It's Good to Talk. but It's So Much Better to Listen; Parkinson on the Secret of His Success and Why He Hates Those Comedians Doing `Lazy' Chat Shows

Daily Record (Glasgow, Scotland), December 20, 2002 | Go to article overview

It's Good to Talk. but It's So Much Better to Listen; Parkinson on the Secret of His Success and Why He Hates Those Comedians Doing `Lazy' Chat Shows


Byline: MARK ANSTEAD

ON the telly he seems such a nice, gentle man, but get Michael Parkinson on the subject of modern celebrity and he shows no mercy.

He detests reading biographies about today's young pop stars and can't abide reality shows such as Big Brother or I'm a Celebrity ... Get Me Out Of Here.

He says: "It should be called If I Am A Celebrity ... What On Earth Am I Doing Here?

"When it comes to fame, showbiz biographies are not worth the paper they're written on. A 23- year-old pop star writing their life story? I'm not interested - it's cheapskate.

"The same goes for sports books, the kind of Keane biography we read about. They are basically written for serialisation in the press ... it's trivial."

He may sound in grouchy mood, but he has a point. Hardly anyone can have read more biographies than him (he has to do it as part of his research into his guests). Perhaps it is this that leads him to an equally damning verdict on his rival chat show hosts.

He says: "Nowadays the hosts are given a script with all the questions and the producers say, `Go on out there and do it'.

"It's one of the great myths perpetuated ever since television started - that if you have a comedian who you don't know what to do with, or a celebrity who isn't quite working, the lazy thing is to say `Give him a talk show - it's easy'.

"But it's not easy. You're faced with the task of putting three singly disparate people into a conversational situation. It's no good having three guests and two just sitting there, doing nothing.

"They are there for a purpose and that's to bring them into a conversation so it looks as though you've been having dinner with them and they're talking after a brandy. Unless you're experienced at doing that, it is tough."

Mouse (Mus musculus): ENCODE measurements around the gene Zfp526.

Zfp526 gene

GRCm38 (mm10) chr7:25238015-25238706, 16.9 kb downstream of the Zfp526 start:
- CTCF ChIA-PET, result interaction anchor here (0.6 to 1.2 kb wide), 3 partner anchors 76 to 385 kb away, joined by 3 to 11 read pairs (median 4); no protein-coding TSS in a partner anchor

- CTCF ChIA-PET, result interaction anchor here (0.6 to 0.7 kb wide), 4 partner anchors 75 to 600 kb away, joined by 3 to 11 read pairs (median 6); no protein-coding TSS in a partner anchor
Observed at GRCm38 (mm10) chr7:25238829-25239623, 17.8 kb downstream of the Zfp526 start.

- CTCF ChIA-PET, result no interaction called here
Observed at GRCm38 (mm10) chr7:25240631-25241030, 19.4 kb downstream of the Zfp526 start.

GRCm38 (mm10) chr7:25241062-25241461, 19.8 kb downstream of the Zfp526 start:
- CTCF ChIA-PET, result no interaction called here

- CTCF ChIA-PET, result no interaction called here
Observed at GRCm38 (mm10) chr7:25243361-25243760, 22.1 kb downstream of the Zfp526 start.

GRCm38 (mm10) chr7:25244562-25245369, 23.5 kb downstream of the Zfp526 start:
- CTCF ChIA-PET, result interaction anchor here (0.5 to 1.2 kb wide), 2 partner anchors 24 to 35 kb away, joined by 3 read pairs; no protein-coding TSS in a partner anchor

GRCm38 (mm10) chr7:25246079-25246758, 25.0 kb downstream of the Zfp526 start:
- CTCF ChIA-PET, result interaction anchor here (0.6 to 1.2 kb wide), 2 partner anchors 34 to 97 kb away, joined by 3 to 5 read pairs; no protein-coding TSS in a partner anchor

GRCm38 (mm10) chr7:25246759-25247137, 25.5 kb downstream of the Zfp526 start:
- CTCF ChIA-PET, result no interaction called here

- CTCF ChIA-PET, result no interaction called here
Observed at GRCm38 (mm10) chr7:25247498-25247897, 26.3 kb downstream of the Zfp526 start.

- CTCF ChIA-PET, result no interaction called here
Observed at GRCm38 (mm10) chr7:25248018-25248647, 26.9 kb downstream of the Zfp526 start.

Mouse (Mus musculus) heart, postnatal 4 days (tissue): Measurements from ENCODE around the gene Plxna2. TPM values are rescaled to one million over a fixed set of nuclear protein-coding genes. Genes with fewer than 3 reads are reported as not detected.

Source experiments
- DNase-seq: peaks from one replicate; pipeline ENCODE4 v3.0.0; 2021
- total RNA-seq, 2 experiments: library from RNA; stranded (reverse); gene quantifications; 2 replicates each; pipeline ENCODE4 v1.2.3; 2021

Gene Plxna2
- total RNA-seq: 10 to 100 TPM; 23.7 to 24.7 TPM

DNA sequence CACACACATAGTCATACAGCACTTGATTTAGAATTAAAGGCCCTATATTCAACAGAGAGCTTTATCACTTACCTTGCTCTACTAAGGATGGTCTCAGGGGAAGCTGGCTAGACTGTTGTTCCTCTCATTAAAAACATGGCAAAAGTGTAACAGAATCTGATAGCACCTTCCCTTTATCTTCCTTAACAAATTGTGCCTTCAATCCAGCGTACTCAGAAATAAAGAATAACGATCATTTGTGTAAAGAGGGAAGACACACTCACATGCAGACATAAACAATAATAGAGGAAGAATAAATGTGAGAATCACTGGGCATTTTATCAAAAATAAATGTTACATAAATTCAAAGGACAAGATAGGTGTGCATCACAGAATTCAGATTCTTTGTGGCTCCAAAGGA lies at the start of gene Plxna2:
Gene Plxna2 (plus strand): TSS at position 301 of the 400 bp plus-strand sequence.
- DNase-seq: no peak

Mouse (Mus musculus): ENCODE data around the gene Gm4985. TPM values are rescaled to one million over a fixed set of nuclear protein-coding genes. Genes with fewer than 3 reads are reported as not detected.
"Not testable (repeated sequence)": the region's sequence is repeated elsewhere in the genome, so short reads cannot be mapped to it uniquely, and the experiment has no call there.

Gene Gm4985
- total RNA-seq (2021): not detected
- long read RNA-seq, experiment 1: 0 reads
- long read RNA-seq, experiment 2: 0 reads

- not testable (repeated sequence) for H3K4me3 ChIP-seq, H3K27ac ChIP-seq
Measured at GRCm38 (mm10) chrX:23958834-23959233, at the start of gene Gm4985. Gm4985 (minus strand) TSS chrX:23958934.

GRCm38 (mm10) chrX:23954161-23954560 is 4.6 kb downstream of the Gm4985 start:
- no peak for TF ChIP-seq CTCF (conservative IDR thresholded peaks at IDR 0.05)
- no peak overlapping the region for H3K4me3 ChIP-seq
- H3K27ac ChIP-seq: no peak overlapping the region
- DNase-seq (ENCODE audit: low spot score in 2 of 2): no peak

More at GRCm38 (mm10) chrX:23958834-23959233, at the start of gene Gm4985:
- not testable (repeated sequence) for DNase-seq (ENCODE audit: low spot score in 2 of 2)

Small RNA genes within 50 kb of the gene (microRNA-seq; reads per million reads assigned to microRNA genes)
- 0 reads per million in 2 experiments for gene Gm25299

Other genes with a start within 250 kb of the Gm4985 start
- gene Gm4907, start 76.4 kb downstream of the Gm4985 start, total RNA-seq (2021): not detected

Clearly for Parky, the classical talk show is about talking heads and the basic format is not one that he would tamper with.

The fact that his own show was successfully revived four years ago tells him he is right - there is still a demand for it.

He says: "It's just a guy who sits down and introduces a guest and they talk for 20 minutes.

"What's the guest going to do - grow bananas out of their hair? Start tap dancing? Not unless I ask them.

"But television got frightened of conversation and producers kept asking `Are talking heads interesting?' Well, if they say interesting things, they are. Why gimmick it up?" He's equally cutting about the endless repeats some of his rivals' shows enjoy.

He adds: "A show should actually stand as it is, so I won't have any full repeats like the Jonathan Ross show and that's been a matter of policy.

"If you want to watch it, watch it on the night. After that moment it's gone into the ether."

His more commonly quoted gripe is that the guests should shine, not the host, which is clearly a criticism of shows hosted by comedians to get laughs, such as Frank Skinner's.

SO what does Parky think the future holds after he has gone? Could Louis Theroux's approach represent a new way forward - still putting the emphasis on the celebrity subject, but in a different way?

He says: "No, if you categorise Theroux's output you'd put it between a documentary and a comedy show. A doc.com maybe.

"It's not a talk show with interviews as such. It's got its place - it's fine. Do I approve? I don't care, frankly."

We can excuse the nonchalance. …

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